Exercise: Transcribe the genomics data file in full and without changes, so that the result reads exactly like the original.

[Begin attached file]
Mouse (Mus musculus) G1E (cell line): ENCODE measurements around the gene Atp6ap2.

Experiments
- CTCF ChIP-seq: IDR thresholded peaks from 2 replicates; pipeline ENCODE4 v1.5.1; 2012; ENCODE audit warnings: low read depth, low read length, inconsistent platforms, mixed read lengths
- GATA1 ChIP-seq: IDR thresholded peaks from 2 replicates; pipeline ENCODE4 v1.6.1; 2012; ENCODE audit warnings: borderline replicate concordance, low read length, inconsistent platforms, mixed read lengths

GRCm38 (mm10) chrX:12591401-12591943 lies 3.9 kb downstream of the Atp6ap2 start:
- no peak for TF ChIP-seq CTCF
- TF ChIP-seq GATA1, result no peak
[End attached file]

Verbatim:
Mouse (Mus musculus) G1E (cell line): ENCODE measurements around the gene Atp6ap2.

Experiments
- CTCF ChIP-seq: IDR thresholded peaks from 2 replicates; pipeline ENCODE4 v1.5.1; 2012; ENCODE audit warnings: low read depth, low read length, inconsistent platforms, mixed read lengths
- GATA1 ChIP-seq: IDR thresholded peaks from 2 replicates; pipeline ENCODE4 v1.6.1; 2012; ENCODE audit warnings: borderline replicate concordance, low read length, inconsistent platforms, mixed read lengths

GRCm38 (mm10) chrX:12591401-12591943 lies 3.9 kb downstream of the Atp6ap2 start:
- no peak for TF ChIP-seq CTCF
- TF ChIP-seq GATA1, result no peak